Spirituality and economic work in the Middle Ages: Complementarity, not enmity? Part III

Augustine, portrait by Sandro Botticelli; wikimedia commons, public domain

Continued from part II

First, then, the “busyness thesis,” as read by such thinkers as Augustine of Hippo and Gregory the Great.

Augustine of Hippo described two kinds of life: the active life and the contemplative life. His reflections on the relationship between these set the theological tone for the entire era of the Middle Ages on this aspect of the relationship between spiritual and economic work—though as we’ll see later, we already find some monastic pioneers a generation or two before Augustine who were concerned with the potential for a busy life with lots of human responsibilities to crowd out the quest for personal holiness.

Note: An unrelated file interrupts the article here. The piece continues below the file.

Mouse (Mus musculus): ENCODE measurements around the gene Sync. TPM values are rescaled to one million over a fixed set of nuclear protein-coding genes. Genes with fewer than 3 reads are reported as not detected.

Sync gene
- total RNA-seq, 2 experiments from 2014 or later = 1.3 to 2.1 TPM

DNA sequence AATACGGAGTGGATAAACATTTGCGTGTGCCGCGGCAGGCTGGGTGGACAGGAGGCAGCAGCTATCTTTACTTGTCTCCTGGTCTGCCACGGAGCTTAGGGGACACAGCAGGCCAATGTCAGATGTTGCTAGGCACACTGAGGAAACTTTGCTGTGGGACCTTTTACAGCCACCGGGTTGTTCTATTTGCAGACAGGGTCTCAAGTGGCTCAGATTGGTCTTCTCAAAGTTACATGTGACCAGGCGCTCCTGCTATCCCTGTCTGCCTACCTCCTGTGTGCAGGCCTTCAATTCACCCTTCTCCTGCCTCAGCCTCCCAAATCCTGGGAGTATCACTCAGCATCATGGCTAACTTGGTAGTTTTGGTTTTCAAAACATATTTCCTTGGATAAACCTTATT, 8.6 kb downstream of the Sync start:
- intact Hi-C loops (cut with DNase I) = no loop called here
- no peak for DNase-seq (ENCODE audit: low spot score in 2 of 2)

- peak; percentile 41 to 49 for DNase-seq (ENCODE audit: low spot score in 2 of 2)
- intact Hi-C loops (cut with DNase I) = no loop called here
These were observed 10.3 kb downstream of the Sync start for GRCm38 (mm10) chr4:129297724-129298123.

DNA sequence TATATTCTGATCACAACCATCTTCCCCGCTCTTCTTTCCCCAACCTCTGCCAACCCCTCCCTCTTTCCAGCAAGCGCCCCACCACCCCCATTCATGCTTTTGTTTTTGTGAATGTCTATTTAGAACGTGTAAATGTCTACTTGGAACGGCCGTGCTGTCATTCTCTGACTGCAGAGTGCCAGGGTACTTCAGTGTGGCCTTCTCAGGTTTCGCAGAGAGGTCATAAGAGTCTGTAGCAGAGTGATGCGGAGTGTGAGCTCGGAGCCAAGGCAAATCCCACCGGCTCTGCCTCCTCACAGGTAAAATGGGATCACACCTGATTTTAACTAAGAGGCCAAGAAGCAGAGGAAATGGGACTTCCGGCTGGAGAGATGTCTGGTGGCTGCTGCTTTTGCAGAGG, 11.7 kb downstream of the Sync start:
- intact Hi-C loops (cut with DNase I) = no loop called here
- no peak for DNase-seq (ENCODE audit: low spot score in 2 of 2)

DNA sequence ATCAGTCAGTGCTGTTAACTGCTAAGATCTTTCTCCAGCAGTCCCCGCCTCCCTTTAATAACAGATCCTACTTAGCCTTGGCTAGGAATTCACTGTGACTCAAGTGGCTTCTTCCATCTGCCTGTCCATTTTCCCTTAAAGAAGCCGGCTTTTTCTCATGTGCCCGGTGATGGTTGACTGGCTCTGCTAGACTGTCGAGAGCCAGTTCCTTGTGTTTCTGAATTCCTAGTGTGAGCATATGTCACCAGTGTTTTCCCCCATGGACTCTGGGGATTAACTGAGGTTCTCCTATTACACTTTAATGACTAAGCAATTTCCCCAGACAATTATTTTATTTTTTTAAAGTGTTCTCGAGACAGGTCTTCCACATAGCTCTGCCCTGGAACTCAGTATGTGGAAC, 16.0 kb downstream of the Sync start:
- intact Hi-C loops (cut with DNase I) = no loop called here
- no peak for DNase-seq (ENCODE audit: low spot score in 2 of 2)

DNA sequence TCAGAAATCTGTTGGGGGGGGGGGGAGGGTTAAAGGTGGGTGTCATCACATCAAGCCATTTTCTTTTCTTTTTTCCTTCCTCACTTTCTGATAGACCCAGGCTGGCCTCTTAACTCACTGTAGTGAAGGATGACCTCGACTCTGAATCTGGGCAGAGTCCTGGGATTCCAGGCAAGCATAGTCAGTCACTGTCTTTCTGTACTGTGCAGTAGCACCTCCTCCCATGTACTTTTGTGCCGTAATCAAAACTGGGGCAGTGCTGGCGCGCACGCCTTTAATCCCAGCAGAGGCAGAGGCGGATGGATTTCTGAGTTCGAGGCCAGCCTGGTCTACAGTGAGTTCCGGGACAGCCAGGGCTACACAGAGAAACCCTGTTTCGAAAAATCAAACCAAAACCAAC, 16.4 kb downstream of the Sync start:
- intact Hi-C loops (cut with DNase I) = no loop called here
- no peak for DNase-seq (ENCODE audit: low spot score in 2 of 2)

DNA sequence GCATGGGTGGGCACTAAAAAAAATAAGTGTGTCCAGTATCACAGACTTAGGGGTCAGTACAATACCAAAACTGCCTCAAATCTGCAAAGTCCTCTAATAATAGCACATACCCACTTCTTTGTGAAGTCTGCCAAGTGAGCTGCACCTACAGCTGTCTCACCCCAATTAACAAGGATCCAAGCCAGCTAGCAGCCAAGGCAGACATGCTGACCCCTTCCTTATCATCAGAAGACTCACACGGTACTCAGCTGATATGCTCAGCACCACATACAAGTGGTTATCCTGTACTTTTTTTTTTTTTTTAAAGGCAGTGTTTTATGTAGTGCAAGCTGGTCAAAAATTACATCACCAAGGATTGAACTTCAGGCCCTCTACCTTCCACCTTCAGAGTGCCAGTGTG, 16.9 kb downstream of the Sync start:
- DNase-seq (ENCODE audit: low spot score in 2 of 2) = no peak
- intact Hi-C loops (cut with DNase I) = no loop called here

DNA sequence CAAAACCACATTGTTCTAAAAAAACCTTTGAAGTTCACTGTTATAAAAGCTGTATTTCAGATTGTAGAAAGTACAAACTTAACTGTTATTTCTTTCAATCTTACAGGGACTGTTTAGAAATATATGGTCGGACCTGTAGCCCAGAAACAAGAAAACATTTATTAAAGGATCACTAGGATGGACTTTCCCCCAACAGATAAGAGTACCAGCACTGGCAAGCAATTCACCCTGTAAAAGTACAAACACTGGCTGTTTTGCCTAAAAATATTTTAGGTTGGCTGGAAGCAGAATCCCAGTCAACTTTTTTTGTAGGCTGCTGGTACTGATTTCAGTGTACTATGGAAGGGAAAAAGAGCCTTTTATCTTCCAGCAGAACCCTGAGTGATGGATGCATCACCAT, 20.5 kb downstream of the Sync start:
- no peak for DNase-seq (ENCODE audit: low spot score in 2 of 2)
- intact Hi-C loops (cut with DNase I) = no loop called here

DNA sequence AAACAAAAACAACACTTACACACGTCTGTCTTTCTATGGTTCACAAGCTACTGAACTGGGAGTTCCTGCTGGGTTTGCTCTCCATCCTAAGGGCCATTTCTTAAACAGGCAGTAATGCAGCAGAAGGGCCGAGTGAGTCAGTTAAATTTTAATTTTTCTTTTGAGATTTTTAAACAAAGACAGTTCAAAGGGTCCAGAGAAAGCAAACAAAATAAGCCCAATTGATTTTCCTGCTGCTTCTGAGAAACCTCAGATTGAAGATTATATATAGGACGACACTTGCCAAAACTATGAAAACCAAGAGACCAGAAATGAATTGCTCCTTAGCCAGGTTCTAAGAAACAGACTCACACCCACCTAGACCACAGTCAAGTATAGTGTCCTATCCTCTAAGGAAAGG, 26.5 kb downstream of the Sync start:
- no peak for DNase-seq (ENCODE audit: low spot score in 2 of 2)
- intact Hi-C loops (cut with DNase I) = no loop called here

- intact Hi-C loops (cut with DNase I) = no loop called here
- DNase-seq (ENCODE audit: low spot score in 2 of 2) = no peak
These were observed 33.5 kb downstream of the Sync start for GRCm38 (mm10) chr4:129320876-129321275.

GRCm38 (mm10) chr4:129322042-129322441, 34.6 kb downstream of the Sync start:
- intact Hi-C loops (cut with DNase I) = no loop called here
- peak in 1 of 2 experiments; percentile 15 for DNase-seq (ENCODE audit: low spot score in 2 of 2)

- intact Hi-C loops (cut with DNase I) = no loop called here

From his writings on this matter, it is clear that he sees both kinds of life as necessary and that the active life comprises most of our experience here on earth. Second, it is also clear that the contemplative life is above all desirable, unites us to our true God, and comprises tastes of heaven for us – thus the descriptions of the contemplative life in the long list of dyads in his most famous passage on the subject, below, is a kind of travel brochure or gift catalogue for the contemplative life, designed to stir up our desire for it. One may see such language as a clue to why so many entered an ascetic, and so many more a fully cloistered monastic, life in the time between Augustine and Luther: only strong desire could so move them: